Pondering the Meaning of Life …

So, I’m having sort of a crummy day. 

     I need some answers.

I’m sitting here pondering life and death and all the stuff that goes on in between and I’m just trying desperately to make a little sense of it all.

I mean, what is really going on? 

     Why are we here? 

          What is the point?

There is a point … I know there is.   I believe this sincerely.

I just don’t know what it is. 

And I realize it’s way too big for me or any other human being to understand.

But, it doesn’t keep me from struggling for an answer.

Any constructive input to help me clear this up would be greatly appreciated …


About Judson

Late bloomer ... aspiring writer and musician.
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15 Responses to Pondering the Meaning of Life …

  1. brohammas says:

    If the meaning of life were truly hard for us to understand, then it would be a waste as we would infact, miss the point.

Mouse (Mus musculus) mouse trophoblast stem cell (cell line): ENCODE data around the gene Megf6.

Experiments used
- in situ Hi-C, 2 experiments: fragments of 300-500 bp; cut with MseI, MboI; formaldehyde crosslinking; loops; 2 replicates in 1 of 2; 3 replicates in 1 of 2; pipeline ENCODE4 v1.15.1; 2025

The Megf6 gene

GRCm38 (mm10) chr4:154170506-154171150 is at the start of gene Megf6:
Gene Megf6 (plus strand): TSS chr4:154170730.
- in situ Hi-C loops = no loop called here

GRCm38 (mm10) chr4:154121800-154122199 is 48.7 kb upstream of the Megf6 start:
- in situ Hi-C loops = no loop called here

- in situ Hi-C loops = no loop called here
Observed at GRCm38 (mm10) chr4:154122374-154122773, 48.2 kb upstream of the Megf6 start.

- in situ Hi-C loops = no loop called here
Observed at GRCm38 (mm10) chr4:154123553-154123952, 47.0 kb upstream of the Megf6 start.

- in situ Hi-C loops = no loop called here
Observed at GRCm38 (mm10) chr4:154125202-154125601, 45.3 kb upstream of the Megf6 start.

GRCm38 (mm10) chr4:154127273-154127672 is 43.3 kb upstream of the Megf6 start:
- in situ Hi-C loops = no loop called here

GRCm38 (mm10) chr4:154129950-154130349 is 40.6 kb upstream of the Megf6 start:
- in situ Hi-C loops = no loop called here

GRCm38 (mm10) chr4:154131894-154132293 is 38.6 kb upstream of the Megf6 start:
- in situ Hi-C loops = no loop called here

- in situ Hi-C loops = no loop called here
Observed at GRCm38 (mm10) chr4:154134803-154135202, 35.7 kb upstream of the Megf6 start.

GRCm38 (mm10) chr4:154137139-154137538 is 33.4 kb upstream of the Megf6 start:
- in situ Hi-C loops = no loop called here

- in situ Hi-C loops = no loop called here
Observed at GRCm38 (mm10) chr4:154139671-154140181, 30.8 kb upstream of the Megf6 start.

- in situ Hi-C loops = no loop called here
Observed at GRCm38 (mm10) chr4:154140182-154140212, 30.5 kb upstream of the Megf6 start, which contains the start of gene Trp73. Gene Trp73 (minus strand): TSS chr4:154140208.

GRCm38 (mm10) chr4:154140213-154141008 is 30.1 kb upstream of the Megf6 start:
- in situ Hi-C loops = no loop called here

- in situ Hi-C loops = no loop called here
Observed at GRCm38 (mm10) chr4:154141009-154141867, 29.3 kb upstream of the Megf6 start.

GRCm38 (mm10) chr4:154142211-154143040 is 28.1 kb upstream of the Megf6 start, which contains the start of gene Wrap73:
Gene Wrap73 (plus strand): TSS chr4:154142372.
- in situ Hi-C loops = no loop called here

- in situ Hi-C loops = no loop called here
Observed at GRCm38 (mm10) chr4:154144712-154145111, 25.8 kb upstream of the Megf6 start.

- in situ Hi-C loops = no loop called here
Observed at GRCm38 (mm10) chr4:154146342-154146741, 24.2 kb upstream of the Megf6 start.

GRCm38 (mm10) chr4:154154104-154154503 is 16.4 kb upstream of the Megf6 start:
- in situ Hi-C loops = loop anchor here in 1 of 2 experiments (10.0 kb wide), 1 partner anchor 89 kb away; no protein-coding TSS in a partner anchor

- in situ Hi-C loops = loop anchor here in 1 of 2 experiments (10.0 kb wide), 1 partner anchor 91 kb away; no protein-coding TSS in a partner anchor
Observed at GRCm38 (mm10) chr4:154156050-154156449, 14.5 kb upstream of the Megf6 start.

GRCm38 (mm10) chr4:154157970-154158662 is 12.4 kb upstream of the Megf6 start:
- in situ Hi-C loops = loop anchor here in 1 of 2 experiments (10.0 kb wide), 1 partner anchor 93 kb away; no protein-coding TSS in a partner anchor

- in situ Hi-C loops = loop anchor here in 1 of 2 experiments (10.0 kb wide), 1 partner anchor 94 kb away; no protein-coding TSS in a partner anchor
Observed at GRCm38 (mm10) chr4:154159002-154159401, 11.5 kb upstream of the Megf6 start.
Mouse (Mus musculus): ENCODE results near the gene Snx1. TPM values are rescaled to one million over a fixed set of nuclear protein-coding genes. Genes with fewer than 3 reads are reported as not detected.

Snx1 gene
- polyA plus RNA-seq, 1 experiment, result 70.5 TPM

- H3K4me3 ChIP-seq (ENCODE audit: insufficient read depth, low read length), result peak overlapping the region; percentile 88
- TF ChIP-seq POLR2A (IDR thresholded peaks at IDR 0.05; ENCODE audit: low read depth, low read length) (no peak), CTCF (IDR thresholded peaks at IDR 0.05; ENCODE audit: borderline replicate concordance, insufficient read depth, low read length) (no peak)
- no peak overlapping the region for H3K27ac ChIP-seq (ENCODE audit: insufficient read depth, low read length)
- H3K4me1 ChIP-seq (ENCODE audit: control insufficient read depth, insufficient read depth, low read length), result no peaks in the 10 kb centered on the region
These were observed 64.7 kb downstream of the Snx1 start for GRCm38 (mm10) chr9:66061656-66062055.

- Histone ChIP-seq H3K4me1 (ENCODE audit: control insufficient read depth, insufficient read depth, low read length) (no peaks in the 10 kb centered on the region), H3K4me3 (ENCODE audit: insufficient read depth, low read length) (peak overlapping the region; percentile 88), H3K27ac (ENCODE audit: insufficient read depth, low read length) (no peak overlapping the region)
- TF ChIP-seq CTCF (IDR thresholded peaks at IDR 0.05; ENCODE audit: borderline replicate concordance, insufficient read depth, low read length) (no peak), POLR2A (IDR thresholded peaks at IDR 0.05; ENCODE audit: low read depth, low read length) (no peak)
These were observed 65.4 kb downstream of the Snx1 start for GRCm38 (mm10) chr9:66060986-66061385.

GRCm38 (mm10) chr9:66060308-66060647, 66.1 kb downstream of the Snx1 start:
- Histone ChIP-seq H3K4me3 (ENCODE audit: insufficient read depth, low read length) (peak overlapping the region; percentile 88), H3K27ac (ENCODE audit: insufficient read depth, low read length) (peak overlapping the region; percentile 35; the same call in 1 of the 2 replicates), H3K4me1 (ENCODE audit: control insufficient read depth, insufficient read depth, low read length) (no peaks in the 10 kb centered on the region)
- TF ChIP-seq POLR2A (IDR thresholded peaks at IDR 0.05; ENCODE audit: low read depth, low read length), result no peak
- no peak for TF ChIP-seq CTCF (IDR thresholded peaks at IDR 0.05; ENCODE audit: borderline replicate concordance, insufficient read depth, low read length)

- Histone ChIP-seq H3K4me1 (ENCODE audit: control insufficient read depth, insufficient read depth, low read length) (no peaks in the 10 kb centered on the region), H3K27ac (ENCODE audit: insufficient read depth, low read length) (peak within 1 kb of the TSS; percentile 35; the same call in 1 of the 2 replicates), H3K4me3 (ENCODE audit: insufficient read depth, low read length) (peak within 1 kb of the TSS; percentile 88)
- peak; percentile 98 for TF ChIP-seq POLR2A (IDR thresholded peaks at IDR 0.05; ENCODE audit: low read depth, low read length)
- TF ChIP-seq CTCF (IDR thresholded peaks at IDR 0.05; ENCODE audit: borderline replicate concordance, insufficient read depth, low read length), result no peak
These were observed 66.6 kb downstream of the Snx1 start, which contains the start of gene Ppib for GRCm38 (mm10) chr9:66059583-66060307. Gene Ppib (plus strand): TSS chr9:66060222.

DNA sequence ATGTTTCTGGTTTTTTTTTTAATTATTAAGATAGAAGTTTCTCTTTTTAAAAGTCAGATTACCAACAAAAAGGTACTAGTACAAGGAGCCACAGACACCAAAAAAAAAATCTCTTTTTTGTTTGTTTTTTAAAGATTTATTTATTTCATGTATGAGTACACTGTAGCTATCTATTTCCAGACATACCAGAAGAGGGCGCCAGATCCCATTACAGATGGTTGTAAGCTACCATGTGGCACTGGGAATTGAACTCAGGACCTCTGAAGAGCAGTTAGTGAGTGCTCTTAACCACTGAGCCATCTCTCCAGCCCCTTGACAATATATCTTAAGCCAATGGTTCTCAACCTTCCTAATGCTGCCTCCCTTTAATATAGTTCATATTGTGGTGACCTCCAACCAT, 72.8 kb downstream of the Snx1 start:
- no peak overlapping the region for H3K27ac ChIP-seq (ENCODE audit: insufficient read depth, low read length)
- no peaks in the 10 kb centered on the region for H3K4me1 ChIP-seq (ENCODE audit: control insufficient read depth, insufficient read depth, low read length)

Truly, all joking aside, I do not know what you think of “us” but check out http://www.mormon.org

    • Judson says:

      I have spent time at the Tabernacle and the rest of the Mormon complex in Salt Lake City. I think that Christians in general have trouble getting their minds around the Mormon doctrine. Mostly, I think it is because we don’t really understand it fully. There appear to be more similarities than differences, honestly.

  2. lesliepaints says:

    Crummy days only exist so we know when the good ones come along.

  3. Guy says:

    Here’s what a recent survey found:
    • a quarter (27%) of people think the meaning of life is to lovingly help others and make the world better
    • 20% think it is to reproduce and continue your genes and the human race
    • 20% say it is to seek truth and create meaning for ourself
    • 10% believe it is to learn how to serve and worship God
    • 10% say it is to find happiness, while
    • 10% cite there is no meaning
    Source: ongoing survey at http://www.meaningoflifebook.com

    While it seems there are several possible meanings, science is beginning to reveal that there is one fundamental purpose to all life.

    It shows that at its most fundamental level, everything – yes absolutely everything you see and experience – is made of energy. Everything, including life, is the result of this energy, its flow and interaction. Scientists such as Schneider and Sagan have shown how the flow of energy created life.